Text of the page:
Let them out of the Pigeonhole
Mentors are often selected for a particular area of expertise or skill. While many people have a particular skill for which they are well known, most mentors want to be recognized for the diverse expertise they bring to the table and not be“pigeonholed” in one specific skill set.
To increase the value mentors receive from participating in a program, give them the opportunity to do what comes easy, by matching their major expertise to entrepreneurs, while also giving them space to learn and teach each other so that they can expand their skill set. Set aside time for mentors to directly connect with one another so they have the opportunity to advance their careers and improve their skills.
Connecting mentors and entrepreneurs can be a powerful method for keeping them engaged. Many agree to be mentors because they have an intrinsic motivation to help develop enterprises. Mentors are more committed when they contribute for personal motivations rather than money or other external incentives. One method for keeping the lines of communication open is sharing update stories from entrepreneurs so that mentors see the results of their work over time.
To create additional connections between mentors and entrepreneurs, give entrepreneurs the contact information for the mentor who would be willing to meet with them and leave it up to the entrepreneur to follow through. This works to filter out those who are not fully committed and avoid wasting the time of a mentor.
Maintaining strong relationships with program alumni has clear advantages for accelerator programs. At the same time, providing meaningful engagement for alumni comes with a number of challenges. Alumni want to engage in ways that require a lot of resources which can place stress on the program staff capacity. Offering alumni ways of telling their stories, connecting with peers, and getting involved with the next generation are all strong methods of building community.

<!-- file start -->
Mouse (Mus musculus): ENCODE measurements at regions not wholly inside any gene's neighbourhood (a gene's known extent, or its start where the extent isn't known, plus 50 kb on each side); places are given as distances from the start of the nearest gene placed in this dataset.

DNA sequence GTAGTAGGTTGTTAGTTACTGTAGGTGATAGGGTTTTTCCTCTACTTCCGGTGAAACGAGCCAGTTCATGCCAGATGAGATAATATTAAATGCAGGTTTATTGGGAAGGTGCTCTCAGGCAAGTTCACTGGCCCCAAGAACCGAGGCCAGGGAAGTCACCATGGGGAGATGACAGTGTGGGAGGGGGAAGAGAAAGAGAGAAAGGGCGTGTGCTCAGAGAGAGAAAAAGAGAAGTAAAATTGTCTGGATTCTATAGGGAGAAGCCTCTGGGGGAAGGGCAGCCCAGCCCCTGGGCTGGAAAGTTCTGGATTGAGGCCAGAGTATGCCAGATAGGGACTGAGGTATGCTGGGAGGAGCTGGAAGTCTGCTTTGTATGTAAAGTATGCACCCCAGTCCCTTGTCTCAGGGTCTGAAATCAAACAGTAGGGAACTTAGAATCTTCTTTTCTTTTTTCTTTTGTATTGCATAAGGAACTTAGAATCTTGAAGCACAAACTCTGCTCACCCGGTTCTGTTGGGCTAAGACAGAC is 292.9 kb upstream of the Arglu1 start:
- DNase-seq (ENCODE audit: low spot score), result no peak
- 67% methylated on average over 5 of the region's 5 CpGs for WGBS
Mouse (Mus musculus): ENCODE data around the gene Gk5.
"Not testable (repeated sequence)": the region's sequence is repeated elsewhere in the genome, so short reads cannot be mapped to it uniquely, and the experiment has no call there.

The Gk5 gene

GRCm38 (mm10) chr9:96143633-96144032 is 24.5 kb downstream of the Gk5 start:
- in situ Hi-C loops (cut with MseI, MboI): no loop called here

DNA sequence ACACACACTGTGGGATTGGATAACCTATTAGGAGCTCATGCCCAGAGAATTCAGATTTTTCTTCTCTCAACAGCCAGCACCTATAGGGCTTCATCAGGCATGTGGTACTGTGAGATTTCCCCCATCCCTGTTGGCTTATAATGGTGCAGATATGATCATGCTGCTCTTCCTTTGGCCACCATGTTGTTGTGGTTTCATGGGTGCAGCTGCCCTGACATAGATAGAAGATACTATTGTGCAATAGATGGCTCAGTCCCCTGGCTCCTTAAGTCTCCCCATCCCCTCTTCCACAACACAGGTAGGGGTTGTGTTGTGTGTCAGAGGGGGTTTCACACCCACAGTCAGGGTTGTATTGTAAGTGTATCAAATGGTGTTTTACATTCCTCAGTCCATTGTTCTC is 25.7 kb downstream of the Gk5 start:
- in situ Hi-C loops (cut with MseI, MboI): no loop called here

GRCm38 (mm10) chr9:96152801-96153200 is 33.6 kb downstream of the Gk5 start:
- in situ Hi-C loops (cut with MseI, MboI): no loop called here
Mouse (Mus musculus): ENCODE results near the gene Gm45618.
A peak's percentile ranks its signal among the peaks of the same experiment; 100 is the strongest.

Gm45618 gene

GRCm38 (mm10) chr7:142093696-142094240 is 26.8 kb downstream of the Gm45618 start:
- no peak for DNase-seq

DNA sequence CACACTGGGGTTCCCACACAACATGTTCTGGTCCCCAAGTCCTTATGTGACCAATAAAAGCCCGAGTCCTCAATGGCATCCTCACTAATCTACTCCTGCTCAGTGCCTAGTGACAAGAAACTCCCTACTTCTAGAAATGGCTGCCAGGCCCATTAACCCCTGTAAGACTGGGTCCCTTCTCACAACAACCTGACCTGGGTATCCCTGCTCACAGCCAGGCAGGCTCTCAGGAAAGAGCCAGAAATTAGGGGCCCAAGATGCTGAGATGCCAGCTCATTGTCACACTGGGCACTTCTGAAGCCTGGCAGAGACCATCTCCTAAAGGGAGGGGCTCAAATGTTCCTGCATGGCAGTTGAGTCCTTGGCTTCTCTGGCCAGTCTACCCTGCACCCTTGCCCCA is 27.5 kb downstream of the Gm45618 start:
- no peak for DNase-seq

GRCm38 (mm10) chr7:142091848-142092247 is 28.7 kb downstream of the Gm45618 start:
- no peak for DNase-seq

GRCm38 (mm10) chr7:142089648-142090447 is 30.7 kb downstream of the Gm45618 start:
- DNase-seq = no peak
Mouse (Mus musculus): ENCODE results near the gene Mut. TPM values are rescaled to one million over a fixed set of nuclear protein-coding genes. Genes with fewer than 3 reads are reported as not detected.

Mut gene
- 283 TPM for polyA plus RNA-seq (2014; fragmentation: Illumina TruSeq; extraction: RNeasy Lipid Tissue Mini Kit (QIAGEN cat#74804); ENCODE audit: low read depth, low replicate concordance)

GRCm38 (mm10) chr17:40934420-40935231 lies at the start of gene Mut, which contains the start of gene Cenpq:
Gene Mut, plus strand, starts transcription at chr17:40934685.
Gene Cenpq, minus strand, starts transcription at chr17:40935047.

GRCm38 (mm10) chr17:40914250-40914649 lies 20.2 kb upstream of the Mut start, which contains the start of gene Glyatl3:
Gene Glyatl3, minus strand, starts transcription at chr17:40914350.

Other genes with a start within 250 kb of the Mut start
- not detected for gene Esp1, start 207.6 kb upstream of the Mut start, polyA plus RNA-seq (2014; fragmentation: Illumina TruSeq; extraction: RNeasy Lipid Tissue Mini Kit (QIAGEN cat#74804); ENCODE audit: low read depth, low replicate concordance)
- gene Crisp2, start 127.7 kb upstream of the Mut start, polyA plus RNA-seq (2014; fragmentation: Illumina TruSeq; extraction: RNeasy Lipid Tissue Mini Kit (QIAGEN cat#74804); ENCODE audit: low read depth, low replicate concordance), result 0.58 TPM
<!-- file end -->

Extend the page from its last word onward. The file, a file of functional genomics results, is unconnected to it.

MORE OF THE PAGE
Telling their Stories
Entrepreneurs are often looking for ways to spread the word about their work. Offering alumni a platform to illustrate their gains can serve as a major incentive to keep them connected to the community. For example, interviewing an alumni for a spotlight profile in the monthly newsletter can be effective.
Access to broader media opportunities can be another attractive hook for engaging alumni. Recommending alumni with interesting stories to media outlets can provide increased visibility for both the entrepreneur and the program. For example, Hero Rats, a company that went through the Miller Center of Social Entrepreneurship, was featured on CNN and a number of other publications.
Connecting with Peers
Connecting alumni with each other is another mechanism for building community. Informal discussion groups, hosted as a private Facebook Group or Slack channel is one way to foster these connections without a significant investment of resources by the program. The program can have a channel (or facebook group, or google group) dedicated to the current cohort and as a graduation process they can be invited into the alumni channel.
An alumni council is another way to establish stronger relationships between alumni and the program. An alumni council can help to distribute the work needed to establish activities to keep alumni engaged like regional happy hour events, skill building events, or offering webinars. The Executive Director of the program can host dinners with the council to establish channels for feedback and suggestions for improvement.
Engaging with the Next Generation
One of the most powerful methods of engaging alumni is involving them in the future of the program. From program referrals to stakeholder interviews for strategic planning, it is important to switch the context of the relationship – moving from “us helping them” to “them helping build a strong community.”
Sourcing venture referrals from alumni is a common methodology among programs and has the potential to improve applicant pools and engage alumni. Going beyond referrals to the selection process can deepen this engagement and deeply benefit the program. Provide alumni with an opportunity to participate in the interview process. Their experience in the program provides insights into potential culture fit and coachability of the entrepreneur. In addition, they can market the program to potential entrepreneurs helping to set expectations with the “on the ground perspective.”
For all these reasons, alumni can be a valuable feeder to your mentor pool. It gives them an opportunity to work with current cohorts and takes advantage of their experience both as program alumni and as entrepreneurs.
Creating a peer-led investment fund can further deepen this involvement, crowdsourcing funds from graduates within or across accelerator programs and connecting across generations.
For accelerator programs, there are many different levels of community. Alumni, Mentors, and Investors all require consistent communication and opportunities to both give and receive value from their participation. Satisfying engagement can greatly improve a program’s ability to build and maintain a strong community.
This was the final installment of the Path of the Entrepreneur Series. We look forward to seeing all of our Program Managers on Sept. 12th 2016 at Accelerating the Accelerators @SOCAP16.